Cronne then proceeded to a third volume, joined by Ralph Davis, to whom an increasing proportion of the work fell as Cronne resisted and triumphed over a malignant disease. There was much of filial piety in Davis's approach to Stephen's reign, and his preliminary work led to an assault on J. H. Round's conclusions on the nature of Stephen's relations with the baronage, and in particular with Geoffrey de Mandeville. In the event, controversy over the dating of Stephen's and Matilda's charters to Geoffrey continued for the rest of Davis's life, ending with a long-drawn-out sequence of articles and notes in the English Historical Review initiated by John Prestwich. The exchanges were ultimately inconclusive, but Ralph's arguments were always cogent. The third volume of the Regesta was followed in 1969 by a fourth, with facsimiles. The completed work surpassed H. W. C. Davis's original intentions, with full texts, not only of Stephen's writs and charters, but also those of Matilda and the young Henry of Anjou, all edited to a high standard.

Ralph Davis's own talents lay less in the minutiae of charter dating than in the imaginative reconstruction of society and the lives of individuals which can now be reached only through such formal documents. His identification of Robert of Lewes as the author of the Gesta Stephani, perhaps the most significant by-product of his work on the Regesta, is a notable example of his skills in research and his serendipitous gift in noting connections. A different, wider-ranging example can be found in The Normans and their Myth (1976).

Davis's years in Birmingham from 1970 to his retirement in 1984 gave full play to his abilities in enthusing colleagues and defining common goals. As it happened, the interval between Cronne's retirement in 1968 and Ralph Davis's arrival eighteen months later was a time of disruption and general unease in all universities, but he was not given to finding or making difficulties, and he achieved as much in excitable as others might in more tranquil times. He reorganized undergraduate teaching on the lines with which he had first experimented in UCL, with fortnightly tutorials and seminars. As at UCL, and supported at all turns by his wife, he took every occasion to emphasize the identity and interests of his colleagues and their students. He made no attempt, beyond the adequately formidable business of defining such interests, to create common studies, but he promoted the west midlands as a field of research, and brought colleagues from other universities with an interest in medieval history into annual meetings to dine and discuss general or particular themes in a congenial atmosphere. He continued to edit History, which he had taken up in 1968, and was elected president of the Historical Association in 1981. He was elected fellow of the British Academy in 1975 and remained closely involved in the academy's work until his death.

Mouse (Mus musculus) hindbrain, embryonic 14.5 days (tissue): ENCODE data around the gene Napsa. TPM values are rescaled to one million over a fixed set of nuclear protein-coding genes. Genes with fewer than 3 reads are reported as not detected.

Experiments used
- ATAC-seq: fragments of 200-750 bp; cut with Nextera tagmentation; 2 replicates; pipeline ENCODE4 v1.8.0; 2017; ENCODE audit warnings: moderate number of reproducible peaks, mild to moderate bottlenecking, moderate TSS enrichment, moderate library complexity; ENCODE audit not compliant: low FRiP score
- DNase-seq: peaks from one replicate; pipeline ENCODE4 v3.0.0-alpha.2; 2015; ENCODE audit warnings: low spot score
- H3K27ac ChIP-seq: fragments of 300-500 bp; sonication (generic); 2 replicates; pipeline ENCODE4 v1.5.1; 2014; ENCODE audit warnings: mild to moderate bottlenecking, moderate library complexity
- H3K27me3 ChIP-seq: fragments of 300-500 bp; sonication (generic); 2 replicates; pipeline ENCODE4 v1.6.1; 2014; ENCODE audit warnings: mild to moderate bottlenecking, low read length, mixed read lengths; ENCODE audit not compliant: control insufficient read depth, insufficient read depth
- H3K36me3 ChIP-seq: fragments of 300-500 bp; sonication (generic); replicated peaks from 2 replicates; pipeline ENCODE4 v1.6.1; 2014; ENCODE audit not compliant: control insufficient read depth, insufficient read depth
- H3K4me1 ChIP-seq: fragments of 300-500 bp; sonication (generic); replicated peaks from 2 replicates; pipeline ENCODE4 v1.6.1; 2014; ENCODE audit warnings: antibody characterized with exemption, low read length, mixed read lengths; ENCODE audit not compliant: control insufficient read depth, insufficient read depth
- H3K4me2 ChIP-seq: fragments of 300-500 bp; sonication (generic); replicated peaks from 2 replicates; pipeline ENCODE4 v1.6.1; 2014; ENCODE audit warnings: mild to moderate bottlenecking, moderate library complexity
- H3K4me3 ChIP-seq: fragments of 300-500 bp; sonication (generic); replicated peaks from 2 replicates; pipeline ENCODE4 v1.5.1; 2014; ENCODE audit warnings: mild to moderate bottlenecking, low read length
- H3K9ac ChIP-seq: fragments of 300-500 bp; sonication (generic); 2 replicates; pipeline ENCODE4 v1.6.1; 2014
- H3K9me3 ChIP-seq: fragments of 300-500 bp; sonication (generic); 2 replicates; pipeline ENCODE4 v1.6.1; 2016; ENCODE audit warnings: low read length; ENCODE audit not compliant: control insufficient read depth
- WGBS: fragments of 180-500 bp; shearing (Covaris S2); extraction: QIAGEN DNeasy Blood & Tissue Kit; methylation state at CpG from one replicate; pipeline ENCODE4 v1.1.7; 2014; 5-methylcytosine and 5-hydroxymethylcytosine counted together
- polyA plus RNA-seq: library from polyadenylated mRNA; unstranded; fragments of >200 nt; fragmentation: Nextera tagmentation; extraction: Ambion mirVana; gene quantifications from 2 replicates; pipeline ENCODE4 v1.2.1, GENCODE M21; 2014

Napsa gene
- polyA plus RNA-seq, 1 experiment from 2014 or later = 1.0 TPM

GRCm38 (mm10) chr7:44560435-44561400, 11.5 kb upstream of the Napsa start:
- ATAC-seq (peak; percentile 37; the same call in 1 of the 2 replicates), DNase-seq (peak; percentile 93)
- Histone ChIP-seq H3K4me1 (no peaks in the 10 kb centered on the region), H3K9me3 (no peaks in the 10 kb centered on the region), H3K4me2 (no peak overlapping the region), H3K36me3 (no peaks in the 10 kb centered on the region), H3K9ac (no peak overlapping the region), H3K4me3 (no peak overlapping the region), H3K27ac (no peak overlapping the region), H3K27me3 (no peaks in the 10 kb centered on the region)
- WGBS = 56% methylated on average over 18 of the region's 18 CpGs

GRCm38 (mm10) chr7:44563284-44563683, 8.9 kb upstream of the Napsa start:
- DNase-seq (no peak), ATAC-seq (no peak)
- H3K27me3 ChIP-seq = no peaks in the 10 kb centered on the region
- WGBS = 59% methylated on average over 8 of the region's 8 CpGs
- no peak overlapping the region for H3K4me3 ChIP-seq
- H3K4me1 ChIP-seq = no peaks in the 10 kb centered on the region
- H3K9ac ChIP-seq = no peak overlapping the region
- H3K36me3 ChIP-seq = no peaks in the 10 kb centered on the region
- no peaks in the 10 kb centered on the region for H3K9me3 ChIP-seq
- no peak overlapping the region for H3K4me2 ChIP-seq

Much as they had enjoyed their time in Birmingham, the Davises returned to Oxford on Ralph's retirement in 1984. There he spent seven productive years in studying the Normans, medieval warfare—discussed felicitously in The Medieval War-Horse (1989)—and the promotion of history as a field of study in schools and universities. He also sought ways of diminishing common strife in Northern Ireland, where Eleanor's family ties with both the Unionist and the home rule camps gave him an insight. He died in Oxford on 12 March 1991, after a sudden illness, and was buried on 17 March. The width of his interests and the warmth with which the whole community of his colleagues regarded him were attested at his funeral and at a memorial service at Merton College in July 1991. He had a rare ability to convey the intensity of his own vision of the past, by a combination of documentary evidence and the physical remains, on the one hand in Cairo and the Krak des Chevaliers, and on the other in the signs and marks of medieval masons in the Cotswolds, and his hearers were always enjoyably aware of and partakers in the zest with which he both pursued and presented his perceptions.

G. H. Martin

Sources  

G. W. S. Barrow, PBA, 82 (1993), 381–97 · WWW · E. Lemon, ed., The Balliol College register, 1916–1967, 4th edn (privately printed, Oxford, 1969) · N. P. Brooks and R. I. Moore, The Independent (25 March 1991)

Likenesses  

photograph, repro. in The Independent · photograph, repro. in Barrow, PBA

Wealth at death  

£174,732: probate, 1 July 1991, CGPLA Eng. & Wales